PEORIA, Ill. (WMBD) – Following mass shootings over recent months, police investigations have uncovered concerning online activity by the suspects. Authorities are now reminding the community to say something if they see something.

Price McCarty, a supervisory special agent with the FBI’s Springfield Field Office, said online threats can come in multiple forms. This includes written posts, videos, or pictures.

He said if you believe an act of violence is imminent and have a sense of a target, area, or city, call 911 immediately. He added that there could also be possible red flags that can be a little more subtle.

Mccarty said when the FBI receives tips about suspicious online posts, they’re not taken lightly.

“The FBI works very diligently to find out where that threat might occur, where the concerning post might occur, where the potential target might be located and they’ll push that information out to multiple FBI field offices at the same time,” McCarty said. “We are definitely dependent upon the information that comes from the public about their concerns, what they’re seeing, about what they’re hearing,” he added.

Locally, Captain Chris Watkins with the Peoria County Sheriff’s Office said the department has a special detective position that focuses on cybercrime, ranging from online threats to online fraud.

Watkins said there are a lot of social media platforms that teens and young adults use that authorities are trying to keep up with. Most recently, some newer apps of focus include Discord and Yubo.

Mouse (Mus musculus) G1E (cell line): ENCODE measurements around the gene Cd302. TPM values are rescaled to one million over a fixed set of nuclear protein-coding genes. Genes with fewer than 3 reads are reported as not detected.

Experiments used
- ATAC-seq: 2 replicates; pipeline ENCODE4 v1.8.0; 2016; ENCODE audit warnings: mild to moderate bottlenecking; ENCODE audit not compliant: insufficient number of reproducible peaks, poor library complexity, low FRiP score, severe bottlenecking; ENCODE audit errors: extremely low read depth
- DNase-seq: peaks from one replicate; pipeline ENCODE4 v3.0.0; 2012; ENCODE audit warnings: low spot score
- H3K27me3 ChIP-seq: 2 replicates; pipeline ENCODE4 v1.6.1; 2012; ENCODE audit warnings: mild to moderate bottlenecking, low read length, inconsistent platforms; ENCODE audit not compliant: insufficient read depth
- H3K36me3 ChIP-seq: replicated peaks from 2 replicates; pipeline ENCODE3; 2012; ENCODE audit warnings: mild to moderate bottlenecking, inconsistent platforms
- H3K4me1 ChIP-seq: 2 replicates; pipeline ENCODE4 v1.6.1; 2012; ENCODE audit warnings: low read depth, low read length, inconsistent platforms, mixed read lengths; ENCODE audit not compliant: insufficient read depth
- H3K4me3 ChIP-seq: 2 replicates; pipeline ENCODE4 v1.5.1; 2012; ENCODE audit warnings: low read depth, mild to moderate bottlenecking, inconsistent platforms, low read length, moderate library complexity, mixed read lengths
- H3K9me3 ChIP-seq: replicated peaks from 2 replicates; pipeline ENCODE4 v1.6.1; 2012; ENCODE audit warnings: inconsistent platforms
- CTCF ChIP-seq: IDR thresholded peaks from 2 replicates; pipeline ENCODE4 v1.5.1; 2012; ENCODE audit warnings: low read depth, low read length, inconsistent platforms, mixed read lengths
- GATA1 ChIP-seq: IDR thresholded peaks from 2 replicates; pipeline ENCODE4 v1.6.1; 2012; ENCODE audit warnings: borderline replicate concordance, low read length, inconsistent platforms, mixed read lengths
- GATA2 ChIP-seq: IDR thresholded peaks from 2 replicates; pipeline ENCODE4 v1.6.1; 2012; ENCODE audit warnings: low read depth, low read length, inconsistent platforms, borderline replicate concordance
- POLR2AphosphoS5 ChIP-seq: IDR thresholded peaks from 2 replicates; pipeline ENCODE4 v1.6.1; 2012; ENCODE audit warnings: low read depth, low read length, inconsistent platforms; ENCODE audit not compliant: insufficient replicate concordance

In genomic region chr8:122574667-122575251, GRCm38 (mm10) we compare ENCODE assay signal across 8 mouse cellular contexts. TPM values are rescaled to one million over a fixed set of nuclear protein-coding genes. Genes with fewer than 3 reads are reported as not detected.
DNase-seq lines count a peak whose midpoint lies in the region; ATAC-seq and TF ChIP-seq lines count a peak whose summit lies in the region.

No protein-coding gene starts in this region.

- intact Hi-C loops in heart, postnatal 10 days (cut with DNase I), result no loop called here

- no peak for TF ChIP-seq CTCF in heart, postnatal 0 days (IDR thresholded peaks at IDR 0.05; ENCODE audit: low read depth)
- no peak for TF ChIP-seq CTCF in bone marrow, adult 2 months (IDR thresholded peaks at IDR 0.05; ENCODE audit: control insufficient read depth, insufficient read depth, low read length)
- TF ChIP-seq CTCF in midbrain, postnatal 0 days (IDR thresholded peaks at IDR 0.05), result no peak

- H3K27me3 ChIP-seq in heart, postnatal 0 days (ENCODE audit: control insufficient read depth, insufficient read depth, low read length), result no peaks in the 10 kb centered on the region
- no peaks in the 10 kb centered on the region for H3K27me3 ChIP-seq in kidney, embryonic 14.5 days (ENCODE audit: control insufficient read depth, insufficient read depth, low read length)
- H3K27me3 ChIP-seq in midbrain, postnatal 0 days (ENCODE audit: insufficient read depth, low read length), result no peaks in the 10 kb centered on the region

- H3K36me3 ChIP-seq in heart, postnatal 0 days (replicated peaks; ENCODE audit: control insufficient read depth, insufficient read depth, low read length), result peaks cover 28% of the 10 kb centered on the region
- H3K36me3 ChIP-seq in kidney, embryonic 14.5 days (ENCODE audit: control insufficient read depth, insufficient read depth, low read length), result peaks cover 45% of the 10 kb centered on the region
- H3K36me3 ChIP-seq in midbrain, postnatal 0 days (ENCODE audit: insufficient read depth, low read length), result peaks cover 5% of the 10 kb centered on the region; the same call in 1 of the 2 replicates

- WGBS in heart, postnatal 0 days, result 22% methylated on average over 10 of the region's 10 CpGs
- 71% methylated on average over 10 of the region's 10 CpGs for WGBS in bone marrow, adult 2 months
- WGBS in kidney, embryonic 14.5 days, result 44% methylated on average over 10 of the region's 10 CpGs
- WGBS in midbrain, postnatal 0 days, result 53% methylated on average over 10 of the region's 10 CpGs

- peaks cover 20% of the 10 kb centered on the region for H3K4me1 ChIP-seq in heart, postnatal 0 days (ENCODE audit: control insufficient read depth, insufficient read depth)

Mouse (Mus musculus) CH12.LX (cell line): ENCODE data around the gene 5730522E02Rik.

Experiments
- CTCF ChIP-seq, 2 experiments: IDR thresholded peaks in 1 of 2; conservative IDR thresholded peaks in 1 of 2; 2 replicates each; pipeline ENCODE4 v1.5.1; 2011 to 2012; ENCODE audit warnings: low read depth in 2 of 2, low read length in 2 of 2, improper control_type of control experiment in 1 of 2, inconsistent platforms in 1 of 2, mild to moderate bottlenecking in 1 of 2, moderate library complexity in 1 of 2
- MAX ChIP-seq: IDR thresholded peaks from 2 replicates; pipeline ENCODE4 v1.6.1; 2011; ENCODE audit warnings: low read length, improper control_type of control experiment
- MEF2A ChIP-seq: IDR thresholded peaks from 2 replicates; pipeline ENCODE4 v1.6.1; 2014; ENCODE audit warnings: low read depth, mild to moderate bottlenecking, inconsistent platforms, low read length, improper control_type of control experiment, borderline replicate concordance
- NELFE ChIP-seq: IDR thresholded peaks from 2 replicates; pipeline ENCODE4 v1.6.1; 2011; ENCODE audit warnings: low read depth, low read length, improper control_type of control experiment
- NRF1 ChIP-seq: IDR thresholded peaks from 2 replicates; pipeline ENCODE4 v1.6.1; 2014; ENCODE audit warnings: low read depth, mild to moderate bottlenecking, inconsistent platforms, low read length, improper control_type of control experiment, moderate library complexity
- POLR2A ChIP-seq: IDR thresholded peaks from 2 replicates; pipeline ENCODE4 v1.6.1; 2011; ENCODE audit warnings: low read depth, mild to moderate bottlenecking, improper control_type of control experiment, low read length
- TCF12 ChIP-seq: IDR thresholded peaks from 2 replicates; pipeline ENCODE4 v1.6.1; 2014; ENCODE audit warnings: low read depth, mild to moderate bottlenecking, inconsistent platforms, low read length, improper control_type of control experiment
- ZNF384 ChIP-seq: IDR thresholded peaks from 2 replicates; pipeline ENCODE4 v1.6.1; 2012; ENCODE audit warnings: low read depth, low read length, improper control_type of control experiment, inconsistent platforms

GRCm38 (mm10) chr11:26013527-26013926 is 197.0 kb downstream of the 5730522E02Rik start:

Watkins added that police can’t see everything, and that’s why it’s important for the community to report concerning online activity as well.

“What we’re seeing is some of these young adults see some type of threat, but they know the person and they’re like oh that’s Johnny, he’s not doing anything,” Watkins said. “You have to take those seriously. Don’t blow it off. If you think it’s concerning, let us know and we’ll investigate it,” he added.

The Peoria County Sheriff’s Office does risk assessments of threats or concerning behavior they’re alerted to. Watkins said sometimes this leads to people receiving counseling or medical help.

“A lot of times this isn’t related to crime. It’s just someone going through a rough time, depression. There’s just a lot of mental health issues out there right now. It’s hard to decipher through all these but we have a system down and we take everyone seriously” Watkins said.

You can submit tips to the FBI by clicking here.